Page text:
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I have table with 17 Indexes if i add 1 more index for search in two columns insert , update and delete queries will be slow.I dont want them to slow...what to do

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closed as not a real question by Paul White, Jack Douglas Feb 16 '13 at 8:41

It's difficult to tell what is being asked here. This question is ambiguous, vague, incomplete, overly broad, or rhetorical and cannot be reasonably answered in its current form. For help clarifying this question so that it can be reopened, visit the help center.If this question can be reworded to fit the rules in the help center, please edit the question.

So, 17 indexes is fast and 18 will be slow? Is that what you are saying? – ypercubeᵀᴹ Feb 14 '13 at 8:57
those 17 are also not fast...the 18th will slow down more .. – user20160 Feb 14 '13 at 9:00
What to do? First, include here the following: CREATE TABLE statement, index definitions, typical queries you try to accelerate with all those indexes, probably coupled with index usage statistics to see whether all those make any sense. All these are needed to assess whether you need this many indexes ('yes' is answer only in rare cases) and then being able to determine which ones to drop. Anyway, 'slow' means what exactly? An example would be useful here again. – dezso Feb 14 '13 at 9:28
this question's a bit too open ended here for the se format. I did write an answer that should point you in the right direction though. – DForck42 Feb 14 '13 at 20:01
If you edit in the details dezso mentions we can consider reopening? – Jack Douglas Feb 16 '13 at 8:42

Indexes are always a tradeoff of read performance vs write performance. In the end you have to determine which indexes to keep and which ones to discard. This is a tradeoff which has to be guided by your specific needs and there is no single right answer here necessarily.

In general, the first thing you need to do is go through and find out which indexes you can throw out. MS SQL has a decent planner and I would be surprised if all indexes are required for good performance. Once you throw out the indexes you don't need then add new indexes you do.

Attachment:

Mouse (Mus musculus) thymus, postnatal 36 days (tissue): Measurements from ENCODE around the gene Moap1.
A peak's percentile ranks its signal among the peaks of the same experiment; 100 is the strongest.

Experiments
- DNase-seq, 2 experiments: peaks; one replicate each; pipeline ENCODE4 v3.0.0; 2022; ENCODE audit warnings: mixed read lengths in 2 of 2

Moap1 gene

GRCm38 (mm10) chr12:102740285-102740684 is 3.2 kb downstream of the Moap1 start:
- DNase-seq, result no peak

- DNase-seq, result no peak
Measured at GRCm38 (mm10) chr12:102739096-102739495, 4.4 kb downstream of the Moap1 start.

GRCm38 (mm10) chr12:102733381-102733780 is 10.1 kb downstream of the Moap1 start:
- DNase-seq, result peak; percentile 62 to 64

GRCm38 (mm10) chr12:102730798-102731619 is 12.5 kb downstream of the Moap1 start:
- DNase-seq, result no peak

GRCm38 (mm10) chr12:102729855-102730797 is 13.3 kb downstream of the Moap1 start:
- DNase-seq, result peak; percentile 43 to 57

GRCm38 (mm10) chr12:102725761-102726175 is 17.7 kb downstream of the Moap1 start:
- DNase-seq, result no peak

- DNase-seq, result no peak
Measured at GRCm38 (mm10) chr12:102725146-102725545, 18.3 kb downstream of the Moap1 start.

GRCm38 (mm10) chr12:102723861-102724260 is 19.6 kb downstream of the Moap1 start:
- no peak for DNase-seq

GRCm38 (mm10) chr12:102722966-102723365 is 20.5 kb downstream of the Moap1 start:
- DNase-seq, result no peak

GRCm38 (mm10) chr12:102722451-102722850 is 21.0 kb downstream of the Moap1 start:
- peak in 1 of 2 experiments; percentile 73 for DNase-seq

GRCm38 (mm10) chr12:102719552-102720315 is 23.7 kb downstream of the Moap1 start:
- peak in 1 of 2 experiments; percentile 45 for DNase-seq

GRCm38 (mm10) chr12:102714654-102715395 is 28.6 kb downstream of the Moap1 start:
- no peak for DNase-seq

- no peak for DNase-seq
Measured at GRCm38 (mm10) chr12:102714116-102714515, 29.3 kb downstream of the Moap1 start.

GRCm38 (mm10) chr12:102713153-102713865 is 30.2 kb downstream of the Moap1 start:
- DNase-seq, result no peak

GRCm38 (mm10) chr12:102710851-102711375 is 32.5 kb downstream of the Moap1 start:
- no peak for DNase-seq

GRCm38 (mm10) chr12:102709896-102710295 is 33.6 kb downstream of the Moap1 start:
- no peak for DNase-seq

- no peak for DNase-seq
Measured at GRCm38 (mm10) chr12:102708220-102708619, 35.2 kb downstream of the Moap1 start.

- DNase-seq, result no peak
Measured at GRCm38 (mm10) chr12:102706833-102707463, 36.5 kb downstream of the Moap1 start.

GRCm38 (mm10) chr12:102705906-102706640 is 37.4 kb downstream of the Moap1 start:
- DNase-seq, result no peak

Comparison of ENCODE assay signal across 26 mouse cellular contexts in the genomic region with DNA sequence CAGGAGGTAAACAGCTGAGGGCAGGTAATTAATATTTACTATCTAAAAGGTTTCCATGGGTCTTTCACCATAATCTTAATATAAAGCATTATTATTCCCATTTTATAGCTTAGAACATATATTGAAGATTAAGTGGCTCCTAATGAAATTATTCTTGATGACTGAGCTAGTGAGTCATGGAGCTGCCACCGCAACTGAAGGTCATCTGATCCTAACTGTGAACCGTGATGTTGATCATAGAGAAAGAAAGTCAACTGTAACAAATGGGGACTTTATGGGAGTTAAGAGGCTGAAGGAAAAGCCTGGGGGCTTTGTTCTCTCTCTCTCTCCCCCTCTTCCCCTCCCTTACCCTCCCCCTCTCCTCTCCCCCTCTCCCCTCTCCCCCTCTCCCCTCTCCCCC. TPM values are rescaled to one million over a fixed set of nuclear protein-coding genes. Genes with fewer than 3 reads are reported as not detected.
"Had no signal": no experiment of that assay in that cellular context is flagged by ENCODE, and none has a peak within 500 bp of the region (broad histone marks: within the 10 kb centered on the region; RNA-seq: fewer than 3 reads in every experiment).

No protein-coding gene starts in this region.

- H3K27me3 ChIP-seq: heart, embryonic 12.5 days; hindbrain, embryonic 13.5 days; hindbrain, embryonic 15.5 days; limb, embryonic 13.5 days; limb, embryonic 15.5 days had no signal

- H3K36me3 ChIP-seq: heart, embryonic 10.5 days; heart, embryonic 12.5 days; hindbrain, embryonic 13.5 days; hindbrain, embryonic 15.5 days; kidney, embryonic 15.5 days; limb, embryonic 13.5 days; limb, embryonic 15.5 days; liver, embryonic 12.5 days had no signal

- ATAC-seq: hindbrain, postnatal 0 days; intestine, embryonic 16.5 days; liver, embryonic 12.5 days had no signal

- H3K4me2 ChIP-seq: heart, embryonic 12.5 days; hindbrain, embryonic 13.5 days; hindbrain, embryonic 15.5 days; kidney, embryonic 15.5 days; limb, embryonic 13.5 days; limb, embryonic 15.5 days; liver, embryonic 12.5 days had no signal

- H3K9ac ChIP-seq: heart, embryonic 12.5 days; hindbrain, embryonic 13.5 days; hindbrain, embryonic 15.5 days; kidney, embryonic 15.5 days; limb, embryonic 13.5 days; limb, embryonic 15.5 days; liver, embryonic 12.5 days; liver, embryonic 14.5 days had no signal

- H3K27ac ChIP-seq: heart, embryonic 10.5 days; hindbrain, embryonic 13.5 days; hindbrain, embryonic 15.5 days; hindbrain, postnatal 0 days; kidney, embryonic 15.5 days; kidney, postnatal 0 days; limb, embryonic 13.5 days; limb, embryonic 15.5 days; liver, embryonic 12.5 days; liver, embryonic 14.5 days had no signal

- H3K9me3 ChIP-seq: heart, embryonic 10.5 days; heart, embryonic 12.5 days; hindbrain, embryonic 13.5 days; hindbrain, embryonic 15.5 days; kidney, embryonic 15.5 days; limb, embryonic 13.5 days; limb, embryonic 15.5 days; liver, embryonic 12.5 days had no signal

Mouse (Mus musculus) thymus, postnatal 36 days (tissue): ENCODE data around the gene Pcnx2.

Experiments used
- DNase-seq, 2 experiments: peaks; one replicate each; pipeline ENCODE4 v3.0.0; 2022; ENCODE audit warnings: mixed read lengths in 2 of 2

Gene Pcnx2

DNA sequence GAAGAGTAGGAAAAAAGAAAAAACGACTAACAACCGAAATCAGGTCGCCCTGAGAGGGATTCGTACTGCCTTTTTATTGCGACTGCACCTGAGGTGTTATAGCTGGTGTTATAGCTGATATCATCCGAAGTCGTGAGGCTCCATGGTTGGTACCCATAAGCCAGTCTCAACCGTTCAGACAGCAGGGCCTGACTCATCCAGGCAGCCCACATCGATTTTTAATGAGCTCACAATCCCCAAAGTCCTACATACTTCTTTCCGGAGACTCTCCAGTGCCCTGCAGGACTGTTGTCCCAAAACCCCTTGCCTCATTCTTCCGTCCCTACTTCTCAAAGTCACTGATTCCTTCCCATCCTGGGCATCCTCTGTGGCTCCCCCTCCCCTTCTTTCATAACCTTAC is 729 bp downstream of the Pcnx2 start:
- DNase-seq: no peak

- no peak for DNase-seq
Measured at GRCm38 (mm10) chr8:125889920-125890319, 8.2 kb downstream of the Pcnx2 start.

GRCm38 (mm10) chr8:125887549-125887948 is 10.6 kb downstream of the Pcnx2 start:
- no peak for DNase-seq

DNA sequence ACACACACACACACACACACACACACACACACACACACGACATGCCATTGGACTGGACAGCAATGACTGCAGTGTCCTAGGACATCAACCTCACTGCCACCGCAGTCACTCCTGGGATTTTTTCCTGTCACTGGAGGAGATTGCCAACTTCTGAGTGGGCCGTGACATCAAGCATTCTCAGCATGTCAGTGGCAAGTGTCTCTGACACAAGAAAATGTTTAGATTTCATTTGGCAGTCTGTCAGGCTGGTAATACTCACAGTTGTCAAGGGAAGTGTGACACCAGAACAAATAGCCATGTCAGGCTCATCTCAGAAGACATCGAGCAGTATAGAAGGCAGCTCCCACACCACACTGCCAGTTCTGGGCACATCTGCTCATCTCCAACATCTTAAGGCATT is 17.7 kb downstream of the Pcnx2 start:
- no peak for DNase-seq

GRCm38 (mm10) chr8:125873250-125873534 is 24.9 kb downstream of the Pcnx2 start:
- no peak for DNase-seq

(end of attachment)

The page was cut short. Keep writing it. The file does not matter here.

It is possible though highly unlikely that in fact you do need all these indexes. However to get 17 indexes on a given table, I think you need to be trying to justify so many indexes in the first place....

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The answer, as Chris said, is to figure out why you have that many indexes, and which are duplicates or are unnecessary. has a couple of videos as to how to clean up indexes.

My first suggestion is to find the unused ones. This video does a good job of explaining how to do this. I run a slightly tweaked version of the code used there:

        indexname =,
        reads = user_seeks + user_scans + user_lookups,
        writes = user_updates,
        rows = (
                        sys.partitions p
                        p.index_id = s.index_id
                        and s.object_id = p.object_id
        case when s.user_updates < 1 then 100
             else 1.00 * (s.user_seeks + s.user_scans
                          + s.user_lookups) / s.user_updates
        end as reads_per_write,
        'DROP INDEX ' + quotename( + ' ON '
        + quotename( + '.'
        + quotename(object_name(s.object_id)) as 'drop statement'
        sys.dm_db_index_usage_stats s
        inner join sys.indexes i
            on i.index_id = s.index_id
               and s.object_id = i.object_id
        inner join sys.objects o
            on s.object_id = o.object_id
        inner join sys.schemas c
            on o.schema_id = c.schema_id
        objectproperty(s.object_id, 'IsUserTable') = 1
        and s.database_id = db_id()
        and i.type_desc = 'nonclustered'
        and i.is_primary_key = 0
        and i.is_unique_constraint = 0
        --and not like '%unique%'
--AND (SELECT SUM(p.rows) FROM sys.partitions p WHERE p.index_id = s.index_id AND s.object_id = p.object_id) > 10000
order by 7

I would modify that code and add a where clause to narrow it down to the table you're working on. Flat out remove any indexes that have a reads_per_write of 0, they're not used.

After removing (if any) of the unused indexes, I would examine the ones that have a reads_per_write of 1 or less. These are indexes that are read less than or equal to how much theiy're written to. Figure out why these were added, and if those query could be modified to match an already existing highly used index.

After that comes combining and simplifying indexes. That topic's a bit detailed and complicated for an answer here. The best move forward is to watch the index videos on

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